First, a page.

One Direction: This Is Us 3D Review
Posted by Nolan Woodford on 08.30.2013
Depending on the number of pre-teen girls in the theater, you may need ear plugs to go with your 3D glasses...
Niall Horan: Himself Zayn Malik: Himself Liam Payne: Himself Harry Styles: Himself Louis Tomlinson: Himself Simon Cowell: Himself
TriStar Pictures presents a film directed by Morgan Spurlock. Rated PG for mild language. Running Time: 1 hour, 32 minutes Release Date: August 30, 2013
Your enjoyment of One Direction: This Is Us may depend on your level of interest in actually hearing the motion picture. If you are interested in hearing about how the group was put together and learning their various life stories, etc., then this might not be the movie you're searching for. However, if you are interested in screaming at the screen for ninety minutes as if someone inside it can save you from a horror villain, then This Is Us is likely just what the doctor ordered.
And is there ever screaming. Are the tween girls in One Direction's target demographic screaming at the TV when they show up on a late night talk show too?
For those of you, like me, who come into This Is Us with practically zero knowledge of One Direction, the group is more than tolerable for the length of a motion picture. Much like the recently released Justin Bieber and Katy Perry movies, This Is Us weaves between concert performances of One Direction's most popular songs (I'm assuming) while offering some history and following the group on tour. And also like the Bieber and Perry movies, This is Us comes with an upcharge for 3D that contributes virtually nothing.
One difference between This Is Us and those films is that this time there is an Oscar-nominated director at the helm in the person of Morgan Spurlock (Super Size Me). And Spurlock opts to pass up a great deal of backstory in favor of tossing us onto One Direction's tour bus. If you can't name the five members of One Direction before watching this movie, chances are you probably won't be able to afterwards either. It's typically made clear that This Is Us is really only interested in pleasing its target demographic, many of whom know enough to pen five biographies coming in. Many of the same who see Martin Scorcese introduce himself to the band before their Madison Square Garden show, turn to their friend and say, "Who is that old guy?"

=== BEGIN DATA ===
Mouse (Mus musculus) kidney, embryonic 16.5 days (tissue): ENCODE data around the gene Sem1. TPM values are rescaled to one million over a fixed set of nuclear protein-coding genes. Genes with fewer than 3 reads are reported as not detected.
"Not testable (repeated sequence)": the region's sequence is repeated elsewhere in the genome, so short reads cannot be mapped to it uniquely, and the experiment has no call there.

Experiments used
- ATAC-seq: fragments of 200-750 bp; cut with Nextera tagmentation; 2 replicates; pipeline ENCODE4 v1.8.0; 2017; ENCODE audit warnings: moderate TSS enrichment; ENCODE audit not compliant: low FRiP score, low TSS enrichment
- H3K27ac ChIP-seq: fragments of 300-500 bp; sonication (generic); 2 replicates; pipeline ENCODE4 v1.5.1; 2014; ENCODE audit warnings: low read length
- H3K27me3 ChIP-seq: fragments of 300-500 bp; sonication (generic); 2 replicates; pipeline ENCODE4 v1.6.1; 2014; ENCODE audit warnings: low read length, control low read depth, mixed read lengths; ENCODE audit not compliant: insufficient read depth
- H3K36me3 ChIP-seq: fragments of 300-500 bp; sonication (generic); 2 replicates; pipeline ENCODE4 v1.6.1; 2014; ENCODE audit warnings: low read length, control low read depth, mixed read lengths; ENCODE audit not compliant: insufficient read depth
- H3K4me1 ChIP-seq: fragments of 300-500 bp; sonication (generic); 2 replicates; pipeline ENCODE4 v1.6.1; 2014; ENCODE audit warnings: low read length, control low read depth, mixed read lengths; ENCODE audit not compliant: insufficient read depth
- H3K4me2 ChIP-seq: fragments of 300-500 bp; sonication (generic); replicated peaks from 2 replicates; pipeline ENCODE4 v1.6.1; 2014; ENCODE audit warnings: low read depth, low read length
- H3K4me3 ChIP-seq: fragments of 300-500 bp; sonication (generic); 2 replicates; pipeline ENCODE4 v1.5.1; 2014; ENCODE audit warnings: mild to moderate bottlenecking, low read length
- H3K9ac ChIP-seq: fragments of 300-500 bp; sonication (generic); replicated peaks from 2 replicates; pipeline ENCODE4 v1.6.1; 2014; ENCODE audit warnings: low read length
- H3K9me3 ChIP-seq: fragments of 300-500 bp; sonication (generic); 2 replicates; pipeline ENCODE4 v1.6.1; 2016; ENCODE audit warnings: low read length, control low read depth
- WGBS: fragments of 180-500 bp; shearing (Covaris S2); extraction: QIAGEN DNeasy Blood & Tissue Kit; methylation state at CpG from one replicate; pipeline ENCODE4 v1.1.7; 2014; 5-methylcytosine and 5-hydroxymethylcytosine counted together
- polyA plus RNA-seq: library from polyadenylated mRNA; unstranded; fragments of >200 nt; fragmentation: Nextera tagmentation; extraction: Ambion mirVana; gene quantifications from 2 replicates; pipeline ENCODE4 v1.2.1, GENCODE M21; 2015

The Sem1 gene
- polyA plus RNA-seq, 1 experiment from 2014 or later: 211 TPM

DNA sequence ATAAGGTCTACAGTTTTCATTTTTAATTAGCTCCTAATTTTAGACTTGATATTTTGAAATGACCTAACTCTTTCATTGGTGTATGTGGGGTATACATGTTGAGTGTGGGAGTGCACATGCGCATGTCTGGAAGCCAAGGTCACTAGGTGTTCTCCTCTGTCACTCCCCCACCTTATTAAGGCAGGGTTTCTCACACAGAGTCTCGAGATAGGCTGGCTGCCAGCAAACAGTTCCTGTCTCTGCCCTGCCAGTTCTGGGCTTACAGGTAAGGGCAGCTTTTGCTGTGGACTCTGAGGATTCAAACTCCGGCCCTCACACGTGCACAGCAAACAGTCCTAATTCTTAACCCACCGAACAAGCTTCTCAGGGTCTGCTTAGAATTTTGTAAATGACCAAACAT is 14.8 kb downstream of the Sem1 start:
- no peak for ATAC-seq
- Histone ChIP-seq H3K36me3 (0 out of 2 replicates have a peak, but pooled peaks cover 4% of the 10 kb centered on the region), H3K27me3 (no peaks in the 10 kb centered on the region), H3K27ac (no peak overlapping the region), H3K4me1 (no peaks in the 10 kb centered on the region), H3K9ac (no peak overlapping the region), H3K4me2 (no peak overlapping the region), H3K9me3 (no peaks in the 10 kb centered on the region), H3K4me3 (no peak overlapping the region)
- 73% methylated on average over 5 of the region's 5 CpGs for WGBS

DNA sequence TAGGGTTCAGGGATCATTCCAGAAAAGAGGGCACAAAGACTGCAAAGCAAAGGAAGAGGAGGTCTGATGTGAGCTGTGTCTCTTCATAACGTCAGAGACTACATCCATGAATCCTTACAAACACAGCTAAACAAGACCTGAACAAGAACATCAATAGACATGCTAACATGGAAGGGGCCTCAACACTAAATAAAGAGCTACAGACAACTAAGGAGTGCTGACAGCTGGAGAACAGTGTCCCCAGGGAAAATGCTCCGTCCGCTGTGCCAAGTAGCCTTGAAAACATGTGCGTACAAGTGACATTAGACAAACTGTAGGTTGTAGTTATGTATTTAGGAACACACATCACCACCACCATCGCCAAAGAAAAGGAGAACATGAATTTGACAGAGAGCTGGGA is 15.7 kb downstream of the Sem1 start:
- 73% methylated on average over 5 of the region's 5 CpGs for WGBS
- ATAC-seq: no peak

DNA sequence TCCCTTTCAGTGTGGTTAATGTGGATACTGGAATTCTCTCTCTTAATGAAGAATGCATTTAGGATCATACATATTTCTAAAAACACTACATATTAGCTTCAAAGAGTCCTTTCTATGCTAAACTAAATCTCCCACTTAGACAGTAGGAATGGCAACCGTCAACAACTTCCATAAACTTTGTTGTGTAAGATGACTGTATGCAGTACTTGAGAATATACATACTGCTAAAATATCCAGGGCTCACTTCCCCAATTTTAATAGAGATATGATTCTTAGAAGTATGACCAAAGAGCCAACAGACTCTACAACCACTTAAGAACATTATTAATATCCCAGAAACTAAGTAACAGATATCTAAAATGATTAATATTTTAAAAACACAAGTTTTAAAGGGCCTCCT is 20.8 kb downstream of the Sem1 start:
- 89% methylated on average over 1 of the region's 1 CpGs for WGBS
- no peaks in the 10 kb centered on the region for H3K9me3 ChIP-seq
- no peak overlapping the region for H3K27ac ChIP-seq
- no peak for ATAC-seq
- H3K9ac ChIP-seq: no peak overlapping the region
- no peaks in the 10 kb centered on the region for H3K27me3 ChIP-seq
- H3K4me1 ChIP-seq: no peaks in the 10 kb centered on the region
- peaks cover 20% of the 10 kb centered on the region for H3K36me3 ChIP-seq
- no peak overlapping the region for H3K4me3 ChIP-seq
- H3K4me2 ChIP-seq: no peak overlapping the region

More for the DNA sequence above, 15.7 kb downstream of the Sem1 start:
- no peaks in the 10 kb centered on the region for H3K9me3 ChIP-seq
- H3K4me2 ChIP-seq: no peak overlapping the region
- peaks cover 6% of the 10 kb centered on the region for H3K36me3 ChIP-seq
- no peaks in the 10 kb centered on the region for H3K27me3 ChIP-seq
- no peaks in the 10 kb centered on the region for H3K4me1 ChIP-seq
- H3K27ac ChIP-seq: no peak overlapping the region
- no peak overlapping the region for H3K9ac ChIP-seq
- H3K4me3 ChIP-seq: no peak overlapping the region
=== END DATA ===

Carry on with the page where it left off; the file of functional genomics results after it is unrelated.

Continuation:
So, we are left with more shots of the teenage boys pulling pranks in their underwear than any real insight into them. We see a few glimpses beyond the "We're cute and have fun!" stuff - such as a couple of band members reflecting on if they might prefer light out of the spotlight - but they are typically glossed over for shinier, happier things. If these guys are out doing what most of us would do as millionaire adolescents on the road, Spurlock manages to keep their affairs at least seem squeaky clean. One of the band members getting pantsed on stage is about as risqué as their behavior gets.
I found the most fascinating bit of insight to be Simon Cowell's contribution to the project, which looked like it was filmed on his lunch break. As Cowell discusses putting the group together on "The X-Factor", he does so as if he could do it again in his sleep. "I thought about it for about ten minutes," Cowell nonchalantly boasts as he mentions even he has no idea why One Direction has become such a global phenomenon. But it goes without saying he's probably sure he could do it again before his lunch is done digesting.
The 411: One Direction: This is Us probably isn't going to win the group any new fans or lose them any of their current ones. Cut like a feature length Vine video, you may learn a little something about the band, but nothing to differentiate them from any other group of teenagers (outside of a stylist) with a PG rating. Director Morgan Spurlock seems perfectly fine with This Is Us being little more than something for pre-teen girls to scream and throw money at.